Towing isn’t something we do very often, but it pays to be prepared for problems, and you never know when you might need to be towed out of trouble or extend the same courtesy to a mate in need.
For people who have never towed a car before, here we offer a complete guide on how to tow another car safely.
Things to Know Before You Tow
The Maximum Allowable Tow Rope Length is 4.5 Metres
Make sure your tow rope is no longer than 4.5 metres if you don’t want to fall foul of the law. The rope can be as short as you like, but it needs to be long enough to give the car on tow sufficient time to stop and react.
If your tow rope is longer than 1.5 metres, you’ll need to attach a coloured cloth or high-vis sign to make sure it’s visible to other drivers.
Use an Appropriate Tow Car
As a rule of thumb, try to find a tow car that’s heavier than the one being pulled. Your car’s manual will give you an idea of the maximum tow weight.
You Need to Display the ‘On Tow’ Sign
Most tow ropes and bars are supplied with an ‘On Tow’ sign, which needs to be displayed on the back of the car being towed. This is a legal requirement, and you could be challenged by the police if you’re caught towing without the sign.
The ‘On Tow’ Driver Must be Fully-Qualified
No ifs or buts about it, broken-down cars on tow must be driven by a qualified driver.
Both Cars Must Have Their Lights on When It’s Dark
Broken-down vehicles on tow are treated like any other car in the eyes of the law, and as such must have their lights on when it’s dark, or when the weather’s murky. This just makes sense as other drivers still need to be able to see you.
Obviously, this can be a problem if the breakdown was caused by a dead or faulty battery, in which case you’ll need to call for a professional.
The On-Tow Car Must Have the Ignition Switched On
Even if the engine’s dead, the ignition will need to be left at the ‘on’ position to disengage the steering lock. Remember – cars with power steering will be much, much harder to handle when the engine isn’t running, as more effort is needed to turn the steering wheel.
How to Tow Another Car Safely
Make Sure the Car is in Neutral
So that the wheels are able to turn freely, always make sure the on-tow vehicle is in neutral before towing. If you leave it in gear, the wheels won’t turn and you could cause serious damage to the engine.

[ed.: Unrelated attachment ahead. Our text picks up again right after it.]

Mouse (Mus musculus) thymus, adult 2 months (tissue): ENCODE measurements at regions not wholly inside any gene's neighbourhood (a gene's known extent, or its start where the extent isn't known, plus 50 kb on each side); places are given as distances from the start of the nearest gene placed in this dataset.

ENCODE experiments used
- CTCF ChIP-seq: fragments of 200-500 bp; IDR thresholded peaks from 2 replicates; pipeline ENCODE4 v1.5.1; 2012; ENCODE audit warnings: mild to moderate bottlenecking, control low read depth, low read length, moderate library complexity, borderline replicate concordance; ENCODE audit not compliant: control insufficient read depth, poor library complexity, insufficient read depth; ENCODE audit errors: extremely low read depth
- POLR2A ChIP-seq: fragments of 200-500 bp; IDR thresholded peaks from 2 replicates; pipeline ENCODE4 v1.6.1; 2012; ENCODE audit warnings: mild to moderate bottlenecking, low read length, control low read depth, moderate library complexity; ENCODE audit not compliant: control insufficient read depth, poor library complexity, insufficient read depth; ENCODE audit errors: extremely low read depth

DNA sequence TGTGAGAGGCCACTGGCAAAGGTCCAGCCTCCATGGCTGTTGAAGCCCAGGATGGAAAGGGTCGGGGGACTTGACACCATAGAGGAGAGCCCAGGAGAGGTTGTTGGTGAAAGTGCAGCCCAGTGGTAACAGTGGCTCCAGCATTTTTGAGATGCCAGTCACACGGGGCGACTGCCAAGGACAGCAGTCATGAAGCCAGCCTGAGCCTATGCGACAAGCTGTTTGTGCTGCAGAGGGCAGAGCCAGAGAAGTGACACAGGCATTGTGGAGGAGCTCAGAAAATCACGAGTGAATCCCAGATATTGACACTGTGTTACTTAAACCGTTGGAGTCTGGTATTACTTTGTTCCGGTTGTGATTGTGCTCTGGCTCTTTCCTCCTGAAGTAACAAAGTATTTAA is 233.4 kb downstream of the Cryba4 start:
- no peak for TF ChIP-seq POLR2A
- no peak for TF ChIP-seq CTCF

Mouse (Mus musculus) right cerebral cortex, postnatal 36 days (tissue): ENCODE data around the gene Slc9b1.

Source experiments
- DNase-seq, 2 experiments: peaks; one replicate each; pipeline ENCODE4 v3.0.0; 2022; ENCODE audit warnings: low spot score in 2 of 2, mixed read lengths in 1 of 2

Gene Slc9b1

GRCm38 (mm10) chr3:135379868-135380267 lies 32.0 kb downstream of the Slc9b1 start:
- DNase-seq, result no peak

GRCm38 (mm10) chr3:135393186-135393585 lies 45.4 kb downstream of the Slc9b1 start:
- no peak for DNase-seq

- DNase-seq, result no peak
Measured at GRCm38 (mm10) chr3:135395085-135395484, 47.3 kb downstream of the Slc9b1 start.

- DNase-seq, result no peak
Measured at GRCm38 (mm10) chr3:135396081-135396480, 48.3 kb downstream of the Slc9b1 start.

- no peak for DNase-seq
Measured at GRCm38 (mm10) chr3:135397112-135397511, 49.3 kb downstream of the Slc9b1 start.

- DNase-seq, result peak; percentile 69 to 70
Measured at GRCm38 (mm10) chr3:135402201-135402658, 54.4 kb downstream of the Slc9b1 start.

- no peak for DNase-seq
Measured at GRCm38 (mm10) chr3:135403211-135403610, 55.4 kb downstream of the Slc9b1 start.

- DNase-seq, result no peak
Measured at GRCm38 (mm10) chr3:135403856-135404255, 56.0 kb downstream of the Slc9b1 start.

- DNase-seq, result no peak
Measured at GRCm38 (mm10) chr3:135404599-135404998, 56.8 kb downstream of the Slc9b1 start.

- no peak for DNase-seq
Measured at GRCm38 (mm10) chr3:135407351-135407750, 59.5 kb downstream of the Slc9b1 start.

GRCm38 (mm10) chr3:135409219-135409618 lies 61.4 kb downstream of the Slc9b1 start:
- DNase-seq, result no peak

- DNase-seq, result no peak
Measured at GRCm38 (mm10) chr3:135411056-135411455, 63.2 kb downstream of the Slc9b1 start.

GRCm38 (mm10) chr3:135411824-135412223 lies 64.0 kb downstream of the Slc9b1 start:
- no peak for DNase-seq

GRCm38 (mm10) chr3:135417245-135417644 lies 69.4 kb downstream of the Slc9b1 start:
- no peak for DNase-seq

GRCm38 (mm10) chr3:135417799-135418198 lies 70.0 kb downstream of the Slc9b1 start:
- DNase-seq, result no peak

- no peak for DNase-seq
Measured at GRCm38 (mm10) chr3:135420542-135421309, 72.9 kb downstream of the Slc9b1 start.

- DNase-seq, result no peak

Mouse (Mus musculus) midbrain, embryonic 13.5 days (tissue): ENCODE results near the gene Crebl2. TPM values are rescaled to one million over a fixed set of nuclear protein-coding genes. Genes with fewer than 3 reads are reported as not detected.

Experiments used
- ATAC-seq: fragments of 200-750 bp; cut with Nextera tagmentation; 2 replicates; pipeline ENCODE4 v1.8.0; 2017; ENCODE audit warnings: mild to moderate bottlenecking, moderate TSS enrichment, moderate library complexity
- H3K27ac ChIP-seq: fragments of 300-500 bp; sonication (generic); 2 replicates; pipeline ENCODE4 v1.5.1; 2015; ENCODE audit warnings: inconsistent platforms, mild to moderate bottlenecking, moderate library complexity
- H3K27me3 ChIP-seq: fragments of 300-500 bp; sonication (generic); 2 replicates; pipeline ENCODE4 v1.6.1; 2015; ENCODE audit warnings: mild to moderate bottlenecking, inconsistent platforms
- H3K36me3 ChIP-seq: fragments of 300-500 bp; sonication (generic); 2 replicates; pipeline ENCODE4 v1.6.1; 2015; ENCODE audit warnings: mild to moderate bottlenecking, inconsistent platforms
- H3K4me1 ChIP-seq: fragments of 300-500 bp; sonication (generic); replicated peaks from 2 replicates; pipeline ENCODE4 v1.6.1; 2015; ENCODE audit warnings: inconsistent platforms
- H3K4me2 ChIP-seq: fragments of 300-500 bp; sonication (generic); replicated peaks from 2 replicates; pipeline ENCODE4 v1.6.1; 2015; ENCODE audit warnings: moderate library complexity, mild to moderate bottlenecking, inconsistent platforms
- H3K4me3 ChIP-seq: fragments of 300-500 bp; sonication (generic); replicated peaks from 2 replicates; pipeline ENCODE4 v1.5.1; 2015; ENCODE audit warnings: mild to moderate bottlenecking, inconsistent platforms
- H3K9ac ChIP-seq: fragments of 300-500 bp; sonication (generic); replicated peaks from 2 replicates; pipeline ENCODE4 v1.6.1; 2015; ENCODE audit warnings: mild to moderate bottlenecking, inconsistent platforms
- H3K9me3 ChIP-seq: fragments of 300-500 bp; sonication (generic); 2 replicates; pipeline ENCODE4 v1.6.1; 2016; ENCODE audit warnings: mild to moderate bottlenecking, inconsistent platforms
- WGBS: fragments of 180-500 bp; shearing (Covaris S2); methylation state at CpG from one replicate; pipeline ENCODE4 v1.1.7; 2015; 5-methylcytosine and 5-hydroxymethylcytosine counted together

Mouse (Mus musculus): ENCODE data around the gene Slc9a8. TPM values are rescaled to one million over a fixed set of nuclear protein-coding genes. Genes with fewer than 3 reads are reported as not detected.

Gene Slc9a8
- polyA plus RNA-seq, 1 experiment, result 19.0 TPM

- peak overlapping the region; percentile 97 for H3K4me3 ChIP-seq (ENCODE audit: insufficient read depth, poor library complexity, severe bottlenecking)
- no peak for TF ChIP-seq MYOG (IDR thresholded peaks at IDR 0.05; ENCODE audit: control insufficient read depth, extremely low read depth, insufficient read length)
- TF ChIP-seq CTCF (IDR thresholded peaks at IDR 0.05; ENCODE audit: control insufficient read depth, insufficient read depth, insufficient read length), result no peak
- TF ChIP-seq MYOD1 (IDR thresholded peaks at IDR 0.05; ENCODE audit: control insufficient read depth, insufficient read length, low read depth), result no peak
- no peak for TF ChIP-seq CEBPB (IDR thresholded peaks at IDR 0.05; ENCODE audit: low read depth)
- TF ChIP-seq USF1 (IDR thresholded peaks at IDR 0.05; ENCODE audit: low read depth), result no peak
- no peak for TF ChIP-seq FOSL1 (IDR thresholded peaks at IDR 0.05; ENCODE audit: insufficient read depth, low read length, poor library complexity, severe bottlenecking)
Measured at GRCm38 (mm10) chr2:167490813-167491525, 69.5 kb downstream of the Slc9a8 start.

Check the Manual Before Towing an Automatic Car
If you want to tow an automatic car with the driven wheels in contact with the road, you’ll need to read the manual carefully about towing limits, as you risk damaging the transmission system. The manual should provide information on the maximum speed and distance the car can be towed for.
Tow Bars are Preferred Over Tow Ropes
Traditional tow ropes are slowly being replaced by rigid tow bars (or poles), which offer better performance and reliability, and are considered safer. They make it easier to control the car being towed, and are less likely to snap under pressure. However, ropes are much cheaper, and still provide a good safety net for everyday driving.
It’s Illegal to Tow a Car on a SORN
If you’ve bought an old car in need of refurbishment, towing might be the only way of getting it home. But if the car has been registered as SORN (Statutory Off Road Notification) it can’t go on the road at all, and this includes for towing.
Here, we list the things you’ll need to tow a car safely.
- A tow rope or tow bar – Make sure you buy a tow rope or bar that meets the weight limit of the vehicle, and never use towing equipment that’s damaged or corroded.
- An ‘On Tow’ sign – These are normally supplied with new tow ropes and bars. Make sure this is attached to the broken-down vehicle. You should also tie a high-vis piece of cloth to longer tow lines.
- Two towing eyes – These are metal hooks which allow a tow rope to be fitted, and are needed on both cars. On older models, they may be built in and are often found under the front/rear bumper or behind a plastic casing. On newer cars, you may need to screw them into a socket (often found behind a plastic panel).
When setting up a car for towing, make sure you connect the tow rope to the official towing points for that specific model of car – details of which can be found in the manual. Remember, tow points are often concealed behind a cover, so you’ll need to lift these open to connect the rope or bar.
The distance at which the front towing car will need to park away from the broken-down vehicle will depend on the length of the rope or bar. Make sure the gap isn’t far enough that the rope is pulled tight, but that it’s fully extended with no hidden loops and knots, which could cause snagging.